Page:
Karen wished Mal could have made it back in time, since this was more his bag. But she knew he had commitments, too, and she didn’t want to have him break them for something that so far amounted to just a hunch.
In a gleaming tower of glass and steel high above Sunset Strip in downtown Los Angeles, a gymnasium area was the scene of an intense session.
“No fair!” said a red-haired lad in a gray workout suit. He dived for cover, barely avoiding a sonic blast. “How come we can’t use our weapons, but he can?”
“Gopher, he’s the teacher,” a brown-haired eighteen-year-old said. “He makes up the lessons; we just follow them.” The young man ducked behind some barriers to avoid being hit himself.
“Doesn’t mean I have to like it, Hal,” Gopher grumbled. Suddenly, he was hit from behind by a ricocheted shot and sent flying. “Ooof!” He landed hard on the mats.
The African-American man removed the specialized horn from his lips to dispense some advice. “Gopher, less talking and more working,” Mal Duncan stated. “You guys need to hone your natural skills. You never know when you’ll need them.”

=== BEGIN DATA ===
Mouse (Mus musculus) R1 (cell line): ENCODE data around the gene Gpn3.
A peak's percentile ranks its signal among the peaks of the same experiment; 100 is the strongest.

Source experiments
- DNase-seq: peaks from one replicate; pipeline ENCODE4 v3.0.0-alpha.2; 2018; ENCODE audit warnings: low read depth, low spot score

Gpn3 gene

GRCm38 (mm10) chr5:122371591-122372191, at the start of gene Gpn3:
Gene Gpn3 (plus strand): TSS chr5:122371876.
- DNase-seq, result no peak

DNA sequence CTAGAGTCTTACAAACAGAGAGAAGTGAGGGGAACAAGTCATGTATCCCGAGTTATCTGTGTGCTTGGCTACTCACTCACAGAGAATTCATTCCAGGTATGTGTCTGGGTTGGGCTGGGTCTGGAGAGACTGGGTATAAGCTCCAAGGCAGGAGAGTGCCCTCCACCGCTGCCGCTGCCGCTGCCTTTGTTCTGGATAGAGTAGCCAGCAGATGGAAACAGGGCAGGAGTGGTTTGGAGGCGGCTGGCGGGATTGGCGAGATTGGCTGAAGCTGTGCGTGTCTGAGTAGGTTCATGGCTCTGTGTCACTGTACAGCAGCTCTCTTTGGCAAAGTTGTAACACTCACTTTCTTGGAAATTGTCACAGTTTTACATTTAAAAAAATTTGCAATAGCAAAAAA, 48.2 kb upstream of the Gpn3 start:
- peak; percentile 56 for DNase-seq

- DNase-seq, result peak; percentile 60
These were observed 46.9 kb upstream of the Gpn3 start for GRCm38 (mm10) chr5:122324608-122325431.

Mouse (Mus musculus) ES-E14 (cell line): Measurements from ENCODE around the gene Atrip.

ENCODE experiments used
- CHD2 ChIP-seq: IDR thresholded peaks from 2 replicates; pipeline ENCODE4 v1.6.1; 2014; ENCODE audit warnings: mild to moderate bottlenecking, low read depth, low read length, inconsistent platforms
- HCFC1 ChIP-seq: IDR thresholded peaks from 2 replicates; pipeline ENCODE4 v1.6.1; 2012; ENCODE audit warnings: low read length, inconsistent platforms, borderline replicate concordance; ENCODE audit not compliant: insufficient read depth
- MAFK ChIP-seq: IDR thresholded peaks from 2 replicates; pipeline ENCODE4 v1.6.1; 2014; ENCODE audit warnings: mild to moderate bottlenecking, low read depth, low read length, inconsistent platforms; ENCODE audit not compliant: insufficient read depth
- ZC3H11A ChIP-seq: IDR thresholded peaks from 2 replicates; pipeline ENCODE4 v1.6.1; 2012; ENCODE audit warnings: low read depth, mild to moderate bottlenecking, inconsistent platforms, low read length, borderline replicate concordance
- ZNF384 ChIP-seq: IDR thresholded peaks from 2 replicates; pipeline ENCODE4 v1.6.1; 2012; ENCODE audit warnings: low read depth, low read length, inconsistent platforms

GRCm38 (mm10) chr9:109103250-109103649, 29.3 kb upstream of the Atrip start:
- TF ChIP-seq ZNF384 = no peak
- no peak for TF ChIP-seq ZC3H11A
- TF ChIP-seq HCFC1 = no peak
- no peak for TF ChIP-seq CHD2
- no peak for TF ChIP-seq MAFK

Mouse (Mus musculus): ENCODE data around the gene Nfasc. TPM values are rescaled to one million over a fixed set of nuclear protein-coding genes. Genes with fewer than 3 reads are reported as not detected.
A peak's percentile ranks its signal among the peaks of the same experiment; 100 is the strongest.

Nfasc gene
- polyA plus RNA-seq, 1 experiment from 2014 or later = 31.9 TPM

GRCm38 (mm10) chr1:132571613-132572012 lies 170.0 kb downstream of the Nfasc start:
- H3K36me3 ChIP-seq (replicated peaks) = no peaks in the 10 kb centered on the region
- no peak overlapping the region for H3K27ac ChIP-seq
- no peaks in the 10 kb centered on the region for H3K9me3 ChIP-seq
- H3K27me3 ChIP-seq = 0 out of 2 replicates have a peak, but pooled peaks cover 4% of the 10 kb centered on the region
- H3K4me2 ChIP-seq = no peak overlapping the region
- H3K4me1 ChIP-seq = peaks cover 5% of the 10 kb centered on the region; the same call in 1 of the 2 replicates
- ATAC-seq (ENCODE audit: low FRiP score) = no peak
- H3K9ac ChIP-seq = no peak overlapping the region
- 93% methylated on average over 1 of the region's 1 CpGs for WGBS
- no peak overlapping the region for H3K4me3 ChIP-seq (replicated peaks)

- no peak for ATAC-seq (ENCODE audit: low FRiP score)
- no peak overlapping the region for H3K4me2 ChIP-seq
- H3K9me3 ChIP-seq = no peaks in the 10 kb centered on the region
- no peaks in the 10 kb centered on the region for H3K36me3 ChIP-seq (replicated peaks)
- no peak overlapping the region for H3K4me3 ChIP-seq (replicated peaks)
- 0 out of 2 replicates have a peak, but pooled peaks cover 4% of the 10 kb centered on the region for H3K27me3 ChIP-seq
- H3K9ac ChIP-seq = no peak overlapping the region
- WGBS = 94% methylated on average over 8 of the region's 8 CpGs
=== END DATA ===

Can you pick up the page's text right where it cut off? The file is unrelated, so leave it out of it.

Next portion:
“Like this?” Hal Jordan replied as he pounced on the instructor from behind. He grabbed Mal’s arm and gave it a good tug as he rolled his shoulder into the man. Caught off-guard, the man was flipped over onto the mats. “Black Canary taught me that move.”
Mal lay on his back and tried to force a smile. “Good one, Hal,” he said. The man made a mental note to himself that he needed to be working out more, too. Training these kids shouldn’t have been so hard on him; he was only in his mid-twenties. Mal started to rise up, and Hal extended his hand. “Thanks.”
“Sure thing, sir,” Hal replied. Suddenly, an alarm went off on Mal’s watch. “What’s that?”
Mal checked the time. “Just a reminder,” he said. “Got to meet a band here in town in a while. Trying to get them to do a gig up at the Horn this month.” He reached down and picked up his horn. “Guess we can hit the showers and call it a day. You two did good.”
“Thanks,” said Gopher Bloomberg, who in his costumed identity was known Kid Devil. He turned to the other young man. “So, did you want to stay and hang out? There’s a new horror flick filming at the studios. We could sneak in and watch.”